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Sunday, November 29, 2015

Restraint and Seclusion in Arkansas

In The Politics of Autism, I write:
No federal laws specifically restrict restraint and seclusion in public and private schools and there are widely divergent laws at the state level [i] Thirty-two states require parental notification when disabled students are subject to these measures, but 18 states and the District of Columbia have no such protection.[ii] And even where notification laws are in place, compliance may be spotty.[iii] A U.S. Senate report offers some disturbing examples of alleged abuse:
  • In December 2011, a Kentucky school district restrained a nine year-old child with autism in a duffel bag as punishment. The child’s mother witnessed him struggling inside the bag while a teacher's aide stood by and did nothing.
  • In North Carolina, the mother of a five-year-old girl with autism and other developmental disabilities agreed to the use of restraints only in the event that her daughter became aggressive. [S]he discovered that her daughter had been left alone and strapped to chair, even though she had shown no signs of aggressive behavior. Although the mother believed her daughter was restrained over ninety percent of the time she was at school, the school denied restraining the child on a regular basis. The school eventually released records showing that the IEPs of multiple special education students did not accurately discuss the types of interventions being used or were otherwise incomplete.
  • A behavior analyst in Connecticut recommended brief time-outs for an eight-year-old girl with autism and other disabilities. However, when the girl’s mother realized that the time-outs had escalated to repeated seclusion in a small cinderblock room, she requested that the school discontinue their use. The behavior analyst opted to continue the seclusion and the school supported this decision. The mother said that she felt “powerless” to stop them.
[i] U.S. Government Accountability Office, “Seclusion and Restraints: Selected Cases of Death and Abuse at Public and Private Schools and Treatment Centers,” GAO-09-719T, May 19, 2009.  Online:[ii] Jessica Butler, “How Safe Is the Schoolhouse? An Analysis of State Seclusion and Restraint Laws and Policies,” Autism National Committee, January 20, 2014. Online:[iii] U.S. Senate, Health , Education, Labor, and Pensions Committee, “Dangerous Use of Seclusion and Restraints in Schools Remains Widespread and Difficult to Remedy: A Review of Ten Cases:  Majority Committee Staff Report,” February 12, 2014. Online:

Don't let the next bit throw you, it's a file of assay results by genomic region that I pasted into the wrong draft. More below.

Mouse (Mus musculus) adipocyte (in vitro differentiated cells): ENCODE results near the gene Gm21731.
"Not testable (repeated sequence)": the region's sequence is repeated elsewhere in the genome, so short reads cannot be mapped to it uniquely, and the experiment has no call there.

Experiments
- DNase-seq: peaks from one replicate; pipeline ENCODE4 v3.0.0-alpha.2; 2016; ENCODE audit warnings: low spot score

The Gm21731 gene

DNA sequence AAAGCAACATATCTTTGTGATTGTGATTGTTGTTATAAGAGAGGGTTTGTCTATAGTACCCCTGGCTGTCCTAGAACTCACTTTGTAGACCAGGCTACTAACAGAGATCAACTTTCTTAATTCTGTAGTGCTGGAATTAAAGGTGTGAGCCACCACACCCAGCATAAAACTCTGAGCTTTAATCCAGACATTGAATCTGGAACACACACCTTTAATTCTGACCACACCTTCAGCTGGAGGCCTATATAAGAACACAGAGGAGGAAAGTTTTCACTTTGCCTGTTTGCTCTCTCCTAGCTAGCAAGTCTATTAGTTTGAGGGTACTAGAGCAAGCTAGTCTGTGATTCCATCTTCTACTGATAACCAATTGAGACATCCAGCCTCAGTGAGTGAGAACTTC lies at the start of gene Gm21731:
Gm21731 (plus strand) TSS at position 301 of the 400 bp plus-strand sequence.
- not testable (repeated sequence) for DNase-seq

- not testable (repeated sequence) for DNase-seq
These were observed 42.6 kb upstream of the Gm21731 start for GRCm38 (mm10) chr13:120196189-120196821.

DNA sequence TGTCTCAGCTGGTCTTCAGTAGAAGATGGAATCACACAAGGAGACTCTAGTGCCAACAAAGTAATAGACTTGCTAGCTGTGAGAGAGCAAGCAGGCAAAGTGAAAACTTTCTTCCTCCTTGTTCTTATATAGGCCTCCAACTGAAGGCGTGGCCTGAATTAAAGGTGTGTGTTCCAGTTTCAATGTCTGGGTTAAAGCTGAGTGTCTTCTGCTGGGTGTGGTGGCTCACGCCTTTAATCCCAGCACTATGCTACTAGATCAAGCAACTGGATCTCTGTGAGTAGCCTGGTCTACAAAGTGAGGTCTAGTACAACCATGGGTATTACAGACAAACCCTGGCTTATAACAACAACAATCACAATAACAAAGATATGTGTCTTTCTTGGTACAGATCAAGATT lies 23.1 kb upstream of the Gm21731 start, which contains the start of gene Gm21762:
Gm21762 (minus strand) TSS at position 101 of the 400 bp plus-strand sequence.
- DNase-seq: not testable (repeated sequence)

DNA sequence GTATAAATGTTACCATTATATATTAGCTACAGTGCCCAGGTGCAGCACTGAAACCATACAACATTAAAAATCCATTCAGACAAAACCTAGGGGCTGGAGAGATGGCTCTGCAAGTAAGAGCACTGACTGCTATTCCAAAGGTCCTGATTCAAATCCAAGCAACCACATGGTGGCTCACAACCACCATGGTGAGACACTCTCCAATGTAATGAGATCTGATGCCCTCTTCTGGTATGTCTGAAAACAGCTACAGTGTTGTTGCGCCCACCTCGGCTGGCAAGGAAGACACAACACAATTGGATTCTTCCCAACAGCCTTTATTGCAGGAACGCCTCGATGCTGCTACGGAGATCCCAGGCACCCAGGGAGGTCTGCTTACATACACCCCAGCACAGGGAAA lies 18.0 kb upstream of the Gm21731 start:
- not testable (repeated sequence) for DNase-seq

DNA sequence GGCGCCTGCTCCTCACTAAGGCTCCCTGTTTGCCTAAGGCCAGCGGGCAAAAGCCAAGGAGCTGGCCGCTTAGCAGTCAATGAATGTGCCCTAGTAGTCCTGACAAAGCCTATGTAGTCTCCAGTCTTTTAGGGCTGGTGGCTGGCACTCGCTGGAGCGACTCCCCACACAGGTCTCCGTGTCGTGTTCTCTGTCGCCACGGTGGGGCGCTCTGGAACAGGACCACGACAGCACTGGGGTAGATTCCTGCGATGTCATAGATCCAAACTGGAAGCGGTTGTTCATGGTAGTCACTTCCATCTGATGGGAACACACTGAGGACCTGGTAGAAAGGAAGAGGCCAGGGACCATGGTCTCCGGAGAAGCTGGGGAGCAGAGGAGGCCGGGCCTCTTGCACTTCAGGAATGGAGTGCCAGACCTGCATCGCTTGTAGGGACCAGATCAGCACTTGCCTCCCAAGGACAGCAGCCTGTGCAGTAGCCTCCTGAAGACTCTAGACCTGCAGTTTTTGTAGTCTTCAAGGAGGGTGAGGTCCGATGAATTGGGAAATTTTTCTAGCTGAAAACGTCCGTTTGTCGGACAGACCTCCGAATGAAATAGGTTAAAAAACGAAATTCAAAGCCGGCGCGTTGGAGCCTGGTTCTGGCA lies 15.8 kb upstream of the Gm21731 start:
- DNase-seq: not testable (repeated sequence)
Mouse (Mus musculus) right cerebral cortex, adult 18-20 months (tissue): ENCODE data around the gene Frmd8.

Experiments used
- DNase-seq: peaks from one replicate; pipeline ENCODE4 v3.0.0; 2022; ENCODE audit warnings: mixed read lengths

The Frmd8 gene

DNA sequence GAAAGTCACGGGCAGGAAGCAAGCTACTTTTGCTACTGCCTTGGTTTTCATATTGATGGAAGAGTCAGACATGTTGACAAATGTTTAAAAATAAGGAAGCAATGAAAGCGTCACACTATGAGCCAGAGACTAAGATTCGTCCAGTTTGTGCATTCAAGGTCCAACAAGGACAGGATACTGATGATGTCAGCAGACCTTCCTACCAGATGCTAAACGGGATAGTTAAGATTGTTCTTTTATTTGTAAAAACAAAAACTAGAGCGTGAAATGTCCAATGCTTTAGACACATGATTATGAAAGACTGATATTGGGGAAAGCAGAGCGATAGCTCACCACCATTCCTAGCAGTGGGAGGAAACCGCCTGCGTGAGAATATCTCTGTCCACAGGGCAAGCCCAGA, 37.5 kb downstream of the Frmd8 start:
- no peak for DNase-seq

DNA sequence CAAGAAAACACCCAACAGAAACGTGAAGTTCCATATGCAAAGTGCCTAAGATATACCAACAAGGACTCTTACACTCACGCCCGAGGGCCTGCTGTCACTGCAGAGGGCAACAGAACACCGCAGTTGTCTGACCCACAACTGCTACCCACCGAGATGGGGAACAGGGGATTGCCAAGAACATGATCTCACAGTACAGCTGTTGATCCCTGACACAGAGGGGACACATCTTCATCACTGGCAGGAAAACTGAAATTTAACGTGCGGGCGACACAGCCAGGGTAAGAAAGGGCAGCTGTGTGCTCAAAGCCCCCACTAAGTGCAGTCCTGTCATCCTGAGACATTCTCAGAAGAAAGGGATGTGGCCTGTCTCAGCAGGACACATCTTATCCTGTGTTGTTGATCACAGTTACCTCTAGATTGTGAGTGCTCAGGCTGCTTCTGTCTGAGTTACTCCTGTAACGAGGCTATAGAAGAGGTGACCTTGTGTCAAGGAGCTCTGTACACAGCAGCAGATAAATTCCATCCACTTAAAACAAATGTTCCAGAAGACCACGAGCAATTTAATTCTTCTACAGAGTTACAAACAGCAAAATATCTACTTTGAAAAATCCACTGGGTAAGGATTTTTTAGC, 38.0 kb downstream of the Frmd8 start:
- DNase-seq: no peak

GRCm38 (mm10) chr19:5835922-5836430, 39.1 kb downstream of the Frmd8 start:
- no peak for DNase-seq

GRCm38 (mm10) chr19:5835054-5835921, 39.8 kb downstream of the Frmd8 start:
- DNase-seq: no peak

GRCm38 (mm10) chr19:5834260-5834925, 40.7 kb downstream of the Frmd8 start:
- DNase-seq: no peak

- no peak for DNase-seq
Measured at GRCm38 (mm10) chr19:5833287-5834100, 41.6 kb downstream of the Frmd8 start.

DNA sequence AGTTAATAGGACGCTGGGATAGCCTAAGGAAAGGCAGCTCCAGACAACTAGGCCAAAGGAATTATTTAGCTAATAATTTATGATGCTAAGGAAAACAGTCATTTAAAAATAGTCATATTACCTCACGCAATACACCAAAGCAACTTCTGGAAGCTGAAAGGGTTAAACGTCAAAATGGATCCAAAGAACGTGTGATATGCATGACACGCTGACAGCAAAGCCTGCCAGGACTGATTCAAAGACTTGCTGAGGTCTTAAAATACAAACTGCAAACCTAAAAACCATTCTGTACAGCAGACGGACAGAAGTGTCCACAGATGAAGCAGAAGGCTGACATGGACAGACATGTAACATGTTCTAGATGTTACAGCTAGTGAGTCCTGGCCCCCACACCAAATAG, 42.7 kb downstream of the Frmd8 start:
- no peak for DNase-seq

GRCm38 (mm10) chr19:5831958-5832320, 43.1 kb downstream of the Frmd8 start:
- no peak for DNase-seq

Brian Fanney writes at Arkansas Online:
Autistic children are injured in Arkansas public schools because there are no mandatory guidelines on the use of restraints on students, advocates said recently.
Two lawyers -- one from a disability advocacy group and the other with a practice focused on special-needs children -- said Arkansas schools ignore voluntary state guidelines and don't always tell parents when children are restrained.
That can lead to dangerous situations for autistic children, in particular, because their behavior can be more difficult to manage, the lawyers told the Task Force on Autism at its Nov. 20 meeting at the state Capitol.
In one study, the U.S. Department of Education's office of civil rights said students with disabilities represent 12 percent of students in its sample, but nearly 70 percent of the students who are physically restrained by adults in their schools.
"We're seeing injuries of spiral fracture, kids getting injured, kids getting manhandled," said Debra Poulin, legal director at Disability Rights Arkansas. "We see all sorts of crazy things that you just wouldn't really believe."
Theresa Caldwell, a lawyer who specializes in special education law, said parents may not be aware that their children are being restrained. There's no law or regulation that requires schools to inform them, she said.
"There's absolutely no oversight so that means we don't know the number of autistic kids that have been physically restrained," she said. "We don't know how much it's happening. The schools themselves do not have to keep track of it."